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I'm an adult piano novice learning Satie's Gymnopedie No. 1. The edition I'm working with has no pedal markings. You can see the score here:

http://javanese.imslp.info/files/imglnks/usimg/3/38/IMSLP01599-Satie_Gymnopedies.pdf

For most of the piece, there is a bass note on beat 1, a sustained chord for the left hand on beat 2, and a continuing melody in quarter notes in the right hand.

Clearly a pedal is required to play the entire lower staff in the left hand. But what is the best way to pedal the piece? My choices as I see them are:

  1. Use the sustain pedal each measure. This will make the bass line work, but it will also sustain the passing notes in the right-hand melody, which seems less than idea.

  2. Use the sostenudo pedal each measure. This will make the bass line work but will also sustain the first note of each measure in the right hand, possibly giving them undue emphasis.

  3. Use the sostenudo pedal and play the right hand behind the beat. This would resolve all of these issues, and might be consistent with late nineteenth century French performing practice, but sounds a little louche to modern ears.

Any personal opinions? Or can a more experienced pianist tell from a recording how professionals pedal this piece?

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You just play all the notes at the right time and do what pianists call "legato pedalling". Ask one to show you. Much easier to demonstrate than describe. Any recording of Gymnopedie will show you what the result sounds like.

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This is an exquisitely beautiful piece; Satie probably wins the prize for millihelens per note. Anyway, I don't have a grand and can't practice the middle pedal, but it only sustains the single bass note, whereas if you hold down the right pedal through each bar, all of the harmonics of that bass note will sound sympathetically through the whole piano, giving you the rich sound you need. Then it's all about balance; making the chord on the 2nd beat so gentle it just reinforces the harmonics that are already there. Then you play the tune on top.

Except for two places, 3 bars from the end of the piece, and the corresponding bar in the middle, the harmony never changes within a bar; so those are the only two bars where you need to change the pedal in the middle of a bar. Then you might worry about smudging the tune: but if you look at the third bar of the tune for example, which goes B-C#-D, the B is repeated in the 2nd beat chord, so it must be OK to keep sounding, the C# is going to clash with the simultaneous D anyway, so it must be OK to sound with the following D. In short, you don't need to worry about it. As I said, I think the key problem is one of balance, keeping everything pp, yet making the tune ring out above the harmony. I would use both pedals throughout, I think.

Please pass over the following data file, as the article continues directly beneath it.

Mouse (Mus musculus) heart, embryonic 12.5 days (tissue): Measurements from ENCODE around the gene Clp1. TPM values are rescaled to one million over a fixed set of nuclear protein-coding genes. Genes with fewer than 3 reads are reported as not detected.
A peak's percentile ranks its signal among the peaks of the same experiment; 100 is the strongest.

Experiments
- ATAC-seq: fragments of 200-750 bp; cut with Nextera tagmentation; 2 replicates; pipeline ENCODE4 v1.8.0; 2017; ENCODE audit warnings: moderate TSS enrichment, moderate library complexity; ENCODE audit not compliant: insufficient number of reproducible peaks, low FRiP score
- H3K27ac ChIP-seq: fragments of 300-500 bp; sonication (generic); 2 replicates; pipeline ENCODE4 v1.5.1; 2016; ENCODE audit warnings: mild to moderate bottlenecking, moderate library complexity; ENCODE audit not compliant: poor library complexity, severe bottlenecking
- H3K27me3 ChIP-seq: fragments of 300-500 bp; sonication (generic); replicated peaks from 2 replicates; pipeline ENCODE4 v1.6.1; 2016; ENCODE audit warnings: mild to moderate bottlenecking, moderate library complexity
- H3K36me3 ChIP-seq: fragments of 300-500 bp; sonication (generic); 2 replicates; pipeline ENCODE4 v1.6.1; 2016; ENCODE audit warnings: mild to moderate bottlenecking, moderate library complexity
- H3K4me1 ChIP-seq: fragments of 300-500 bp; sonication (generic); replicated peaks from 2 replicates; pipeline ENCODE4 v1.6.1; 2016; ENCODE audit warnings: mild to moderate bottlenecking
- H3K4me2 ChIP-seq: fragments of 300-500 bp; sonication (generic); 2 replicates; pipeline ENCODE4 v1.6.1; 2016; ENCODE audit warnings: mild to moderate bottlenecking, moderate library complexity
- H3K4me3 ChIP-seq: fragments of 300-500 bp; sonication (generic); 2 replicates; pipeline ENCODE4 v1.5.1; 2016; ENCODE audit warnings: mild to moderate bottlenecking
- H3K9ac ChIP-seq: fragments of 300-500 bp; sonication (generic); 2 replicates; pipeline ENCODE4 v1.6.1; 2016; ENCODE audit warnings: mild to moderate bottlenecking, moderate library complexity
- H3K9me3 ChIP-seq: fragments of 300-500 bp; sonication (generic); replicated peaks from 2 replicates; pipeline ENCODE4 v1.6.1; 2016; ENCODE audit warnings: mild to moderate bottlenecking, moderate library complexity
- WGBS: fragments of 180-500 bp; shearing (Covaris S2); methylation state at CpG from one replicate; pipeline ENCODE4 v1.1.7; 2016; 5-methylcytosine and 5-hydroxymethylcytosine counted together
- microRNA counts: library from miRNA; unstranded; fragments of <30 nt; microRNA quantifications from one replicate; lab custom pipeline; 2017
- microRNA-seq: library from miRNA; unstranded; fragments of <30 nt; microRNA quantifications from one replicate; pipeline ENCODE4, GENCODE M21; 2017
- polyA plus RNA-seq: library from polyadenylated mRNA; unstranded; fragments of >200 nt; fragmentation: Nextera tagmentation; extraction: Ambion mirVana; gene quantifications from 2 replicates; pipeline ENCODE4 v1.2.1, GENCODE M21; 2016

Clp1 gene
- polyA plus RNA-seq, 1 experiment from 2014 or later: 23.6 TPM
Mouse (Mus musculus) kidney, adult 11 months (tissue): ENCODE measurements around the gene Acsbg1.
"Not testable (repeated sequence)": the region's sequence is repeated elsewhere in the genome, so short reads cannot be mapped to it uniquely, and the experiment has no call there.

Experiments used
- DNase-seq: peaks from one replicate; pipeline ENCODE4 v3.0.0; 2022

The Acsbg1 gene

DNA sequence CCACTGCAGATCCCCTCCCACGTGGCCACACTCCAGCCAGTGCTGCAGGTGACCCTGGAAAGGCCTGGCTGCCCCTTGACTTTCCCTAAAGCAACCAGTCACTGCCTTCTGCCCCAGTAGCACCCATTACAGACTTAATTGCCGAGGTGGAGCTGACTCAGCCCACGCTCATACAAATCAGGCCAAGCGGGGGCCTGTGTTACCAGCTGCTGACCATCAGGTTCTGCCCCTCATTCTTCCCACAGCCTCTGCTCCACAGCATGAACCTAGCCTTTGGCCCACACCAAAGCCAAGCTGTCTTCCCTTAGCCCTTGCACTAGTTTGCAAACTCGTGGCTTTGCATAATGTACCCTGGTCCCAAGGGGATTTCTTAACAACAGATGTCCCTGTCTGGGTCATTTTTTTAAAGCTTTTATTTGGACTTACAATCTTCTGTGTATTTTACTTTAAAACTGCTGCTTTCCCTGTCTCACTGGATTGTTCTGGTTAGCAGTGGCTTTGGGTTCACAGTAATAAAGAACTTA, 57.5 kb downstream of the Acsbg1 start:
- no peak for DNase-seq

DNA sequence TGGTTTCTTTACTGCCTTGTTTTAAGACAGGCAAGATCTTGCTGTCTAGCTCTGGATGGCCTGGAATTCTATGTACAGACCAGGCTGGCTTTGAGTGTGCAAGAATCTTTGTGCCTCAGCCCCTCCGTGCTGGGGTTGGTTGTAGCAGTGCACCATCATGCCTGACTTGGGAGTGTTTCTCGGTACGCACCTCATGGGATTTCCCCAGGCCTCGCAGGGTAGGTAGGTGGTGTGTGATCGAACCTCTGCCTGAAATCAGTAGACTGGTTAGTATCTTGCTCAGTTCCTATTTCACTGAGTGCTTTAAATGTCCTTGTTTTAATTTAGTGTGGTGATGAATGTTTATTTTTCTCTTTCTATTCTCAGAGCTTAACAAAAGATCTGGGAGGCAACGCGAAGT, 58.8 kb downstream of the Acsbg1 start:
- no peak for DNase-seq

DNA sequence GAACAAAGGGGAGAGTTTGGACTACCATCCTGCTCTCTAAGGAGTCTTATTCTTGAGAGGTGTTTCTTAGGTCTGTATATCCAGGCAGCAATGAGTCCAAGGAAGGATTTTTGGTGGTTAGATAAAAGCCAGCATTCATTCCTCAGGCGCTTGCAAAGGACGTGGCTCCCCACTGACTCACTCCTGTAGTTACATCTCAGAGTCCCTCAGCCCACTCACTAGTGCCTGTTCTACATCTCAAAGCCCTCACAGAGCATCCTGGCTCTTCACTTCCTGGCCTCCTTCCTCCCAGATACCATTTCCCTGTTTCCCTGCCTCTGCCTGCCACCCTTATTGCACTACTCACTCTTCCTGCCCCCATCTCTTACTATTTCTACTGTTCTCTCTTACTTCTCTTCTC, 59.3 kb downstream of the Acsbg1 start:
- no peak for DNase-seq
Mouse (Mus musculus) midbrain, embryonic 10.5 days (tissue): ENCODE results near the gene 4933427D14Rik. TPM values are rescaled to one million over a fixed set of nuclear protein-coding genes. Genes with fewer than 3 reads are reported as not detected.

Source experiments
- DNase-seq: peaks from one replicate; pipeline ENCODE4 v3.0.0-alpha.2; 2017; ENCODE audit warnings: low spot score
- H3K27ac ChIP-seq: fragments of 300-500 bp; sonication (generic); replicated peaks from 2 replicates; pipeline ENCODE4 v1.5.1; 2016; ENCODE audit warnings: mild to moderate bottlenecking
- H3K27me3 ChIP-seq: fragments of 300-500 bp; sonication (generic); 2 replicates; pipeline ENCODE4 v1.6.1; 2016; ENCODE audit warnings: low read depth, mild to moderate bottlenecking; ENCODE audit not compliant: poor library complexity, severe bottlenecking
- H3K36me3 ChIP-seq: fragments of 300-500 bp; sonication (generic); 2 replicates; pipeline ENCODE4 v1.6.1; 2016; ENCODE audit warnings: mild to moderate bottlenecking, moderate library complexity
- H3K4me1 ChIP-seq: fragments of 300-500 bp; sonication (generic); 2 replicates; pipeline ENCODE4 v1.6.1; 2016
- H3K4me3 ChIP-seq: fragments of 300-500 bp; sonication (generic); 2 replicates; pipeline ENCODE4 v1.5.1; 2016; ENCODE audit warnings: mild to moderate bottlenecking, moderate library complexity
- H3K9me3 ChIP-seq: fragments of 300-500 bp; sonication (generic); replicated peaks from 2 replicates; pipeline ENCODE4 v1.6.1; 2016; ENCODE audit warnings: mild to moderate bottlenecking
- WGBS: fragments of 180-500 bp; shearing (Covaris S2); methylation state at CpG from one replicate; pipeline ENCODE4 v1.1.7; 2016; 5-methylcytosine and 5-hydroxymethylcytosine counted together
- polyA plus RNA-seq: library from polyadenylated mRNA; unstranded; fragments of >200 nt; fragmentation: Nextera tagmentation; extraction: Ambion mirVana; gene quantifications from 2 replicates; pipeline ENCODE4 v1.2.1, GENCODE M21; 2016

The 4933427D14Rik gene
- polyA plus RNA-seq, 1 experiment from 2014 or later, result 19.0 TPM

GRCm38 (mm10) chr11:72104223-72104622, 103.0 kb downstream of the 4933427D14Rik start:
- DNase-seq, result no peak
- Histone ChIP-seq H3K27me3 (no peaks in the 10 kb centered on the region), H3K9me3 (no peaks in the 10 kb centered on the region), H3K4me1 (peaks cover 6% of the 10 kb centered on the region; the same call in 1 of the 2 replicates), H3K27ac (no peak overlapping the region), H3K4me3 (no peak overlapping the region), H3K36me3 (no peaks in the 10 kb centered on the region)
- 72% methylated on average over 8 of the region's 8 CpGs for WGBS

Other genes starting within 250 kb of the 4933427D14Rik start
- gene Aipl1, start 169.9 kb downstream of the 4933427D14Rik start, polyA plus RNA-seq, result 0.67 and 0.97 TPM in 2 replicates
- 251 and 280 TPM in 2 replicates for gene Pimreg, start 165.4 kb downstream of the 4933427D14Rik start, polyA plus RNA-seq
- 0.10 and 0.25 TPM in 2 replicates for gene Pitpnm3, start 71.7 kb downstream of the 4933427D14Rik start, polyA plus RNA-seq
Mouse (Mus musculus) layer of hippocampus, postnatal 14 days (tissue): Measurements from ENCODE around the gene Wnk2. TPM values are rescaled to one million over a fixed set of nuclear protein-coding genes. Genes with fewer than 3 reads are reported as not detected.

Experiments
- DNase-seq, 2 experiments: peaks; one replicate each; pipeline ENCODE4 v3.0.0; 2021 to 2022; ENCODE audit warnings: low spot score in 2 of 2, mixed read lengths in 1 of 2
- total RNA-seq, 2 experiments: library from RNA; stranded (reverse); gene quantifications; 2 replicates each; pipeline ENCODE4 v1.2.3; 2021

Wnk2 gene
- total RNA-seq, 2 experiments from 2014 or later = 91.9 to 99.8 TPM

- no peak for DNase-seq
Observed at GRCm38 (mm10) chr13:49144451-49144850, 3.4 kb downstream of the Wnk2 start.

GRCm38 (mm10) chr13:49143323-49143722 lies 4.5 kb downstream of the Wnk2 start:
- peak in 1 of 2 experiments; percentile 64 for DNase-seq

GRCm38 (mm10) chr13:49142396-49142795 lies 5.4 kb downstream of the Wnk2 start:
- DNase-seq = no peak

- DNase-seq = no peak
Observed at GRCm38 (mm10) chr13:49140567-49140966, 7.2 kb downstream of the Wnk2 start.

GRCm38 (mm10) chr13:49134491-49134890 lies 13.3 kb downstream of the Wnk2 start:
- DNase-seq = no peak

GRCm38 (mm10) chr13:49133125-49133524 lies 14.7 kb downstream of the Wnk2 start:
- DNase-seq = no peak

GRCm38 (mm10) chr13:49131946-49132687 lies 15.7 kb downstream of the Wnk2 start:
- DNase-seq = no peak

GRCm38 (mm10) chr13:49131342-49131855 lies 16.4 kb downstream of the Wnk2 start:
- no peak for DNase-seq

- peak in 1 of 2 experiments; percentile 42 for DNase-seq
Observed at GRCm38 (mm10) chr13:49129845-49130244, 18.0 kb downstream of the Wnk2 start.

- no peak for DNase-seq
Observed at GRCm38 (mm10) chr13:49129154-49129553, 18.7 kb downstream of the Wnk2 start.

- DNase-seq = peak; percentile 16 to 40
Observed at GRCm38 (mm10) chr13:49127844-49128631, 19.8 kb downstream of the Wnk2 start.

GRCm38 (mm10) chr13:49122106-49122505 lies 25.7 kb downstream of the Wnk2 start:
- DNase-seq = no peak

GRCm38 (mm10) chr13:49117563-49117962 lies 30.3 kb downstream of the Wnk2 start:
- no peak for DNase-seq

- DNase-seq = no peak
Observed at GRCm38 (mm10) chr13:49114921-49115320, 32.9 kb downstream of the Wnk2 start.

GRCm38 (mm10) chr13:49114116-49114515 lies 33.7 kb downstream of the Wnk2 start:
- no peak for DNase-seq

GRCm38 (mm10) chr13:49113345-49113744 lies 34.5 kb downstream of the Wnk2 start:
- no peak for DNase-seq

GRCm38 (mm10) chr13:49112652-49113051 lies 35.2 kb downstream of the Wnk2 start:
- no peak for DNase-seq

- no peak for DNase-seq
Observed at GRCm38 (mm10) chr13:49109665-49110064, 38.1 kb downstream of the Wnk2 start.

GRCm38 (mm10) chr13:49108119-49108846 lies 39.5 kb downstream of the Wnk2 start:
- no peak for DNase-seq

Disclaimer: sorry, I don't know what really good pianists do.

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In general, you are allowed to sustain notes with the pedal even if this violates the length of note written in the score, provided the result is artistically satisfying. There is no need to be mathematically rigourous.

The melody is in a high register, which naturally has a shorter sustain time, so is less affected by the sustain pedal (the highest notes on the piano have no dampers at all). The "blurring" of melody notes by the pedal might sometimes imitate the effect of a reverberant acoustic, which can be aesthetically pleasing.

Another possiblity is to explore the idea of "half pedalling" : see the discussion here for example: http://www.abrsm.org/forum/index.php?showtopic=47244 For example, in the 3rd beat of the 7th bar, a fast rise-fall movement of the sustain pedal (with the chord being held by the left hand) will damp the C in the melody while not fully damping the G in the bass. This procedure should probably not be applied indiscriminately in every bar.

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